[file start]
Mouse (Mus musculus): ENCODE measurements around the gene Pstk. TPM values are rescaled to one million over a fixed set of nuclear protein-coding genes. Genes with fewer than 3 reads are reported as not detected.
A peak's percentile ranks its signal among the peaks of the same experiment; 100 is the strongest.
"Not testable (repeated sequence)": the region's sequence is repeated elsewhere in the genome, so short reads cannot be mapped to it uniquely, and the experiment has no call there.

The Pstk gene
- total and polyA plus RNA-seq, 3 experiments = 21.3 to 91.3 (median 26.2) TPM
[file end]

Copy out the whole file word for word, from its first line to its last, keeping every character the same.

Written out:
Mouse (Mus musculus): ENCODE measurements around the gene Pstk. TPM values are rescaled to one million over a fixed set of nuclear protein-coding genes. Genes with fewer than 3 reads are reported as not detected.
A peak's percentile ranks its signal among the peaks of the same experiment; 100 is the strongest.
"Not testable (repeated sequence)": the region's sequence is repeated elsewhere in the genome, so short reads cannot be mapped to it uniquely, and the experiment has no call there.

The Pstk gene
- total and polyA plus RNA-seq, 3 experiments = 21.3 to 91.3 (median 26.2) TPM